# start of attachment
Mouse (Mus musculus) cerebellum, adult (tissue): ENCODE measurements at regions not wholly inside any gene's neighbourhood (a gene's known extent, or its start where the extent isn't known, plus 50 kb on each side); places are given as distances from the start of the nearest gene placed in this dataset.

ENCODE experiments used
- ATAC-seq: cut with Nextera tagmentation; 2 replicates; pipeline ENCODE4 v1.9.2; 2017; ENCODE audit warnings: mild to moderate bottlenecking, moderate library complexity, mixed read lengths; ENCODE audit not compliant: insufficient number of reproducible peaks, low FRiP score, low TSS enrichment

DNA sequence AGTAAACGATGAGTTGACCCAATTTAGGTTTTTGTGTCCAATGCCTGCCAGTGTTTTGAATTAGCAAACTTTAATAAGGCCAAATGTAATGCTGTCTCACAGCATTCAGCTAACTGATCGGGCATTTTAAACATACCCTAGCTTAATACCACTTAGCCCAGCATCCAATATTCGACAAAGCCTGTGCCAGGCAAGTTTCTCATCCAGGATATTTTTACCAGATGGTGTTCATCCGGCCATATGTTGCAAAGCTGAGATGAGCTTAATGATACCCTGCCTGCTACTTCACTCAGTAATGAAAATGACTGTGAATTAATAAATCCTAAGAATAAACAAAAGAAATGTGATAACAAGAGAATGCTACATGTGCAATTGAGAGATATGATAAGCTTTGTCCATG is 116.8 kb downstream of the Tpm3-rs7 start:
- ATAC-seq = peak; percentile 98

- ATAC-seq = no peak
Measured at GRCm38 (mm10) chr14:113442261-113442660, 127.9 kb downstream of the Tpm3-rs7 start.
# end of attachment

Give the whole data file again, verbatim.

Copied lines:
Mouse (Mus musculus) cerebellum, adult (tissue): ENCODE measurements at regions not wholly inside any gene's neighbourhood (a gene's known extent, or its start where the extent isn't known, plus 50 kb on each side); places are given as distances from the start of the nearest gene placed in this dataset.

ENCODE experiments used
- ATAC-seq: cut with Nextera tagmentation; 2 replicates; pipeline ENCODE4 v1.9.2; 2017; ENCODE audit warnings: mild to moderate bottlenecking, moderate library complexity, mixed read lengths; ENCODE audit not compliant: insufficient number of reproducible peaks, low FRiP score, low TSS enrichment

DNA sequence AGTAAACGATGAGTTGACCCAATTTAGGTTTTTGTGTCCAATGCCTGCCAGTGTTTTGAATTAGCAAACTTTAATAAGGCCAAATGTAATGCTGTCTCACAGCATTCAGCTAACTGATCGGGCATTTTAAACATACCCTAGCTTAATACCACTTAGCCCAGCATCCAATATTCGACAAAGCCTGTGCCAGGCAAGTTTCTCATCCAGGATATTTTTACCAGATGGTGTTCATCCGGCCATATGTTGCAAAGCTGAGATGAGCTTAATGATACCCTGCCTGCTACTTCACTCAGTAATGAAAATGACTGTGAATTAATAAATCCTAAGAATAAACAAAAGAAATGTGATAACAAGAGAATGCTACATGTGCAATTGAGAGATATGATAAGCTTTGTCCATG is 116.8 kb downstream of the Tpm3-rs7 start:
- ATAC-seq = peak; percentile 98

- ATAC-seq = no peak
Measured at GRCm38 (mm10) chr14:113442261-113442660, 127.9 kb downstream of the Tpm3-rs7 start.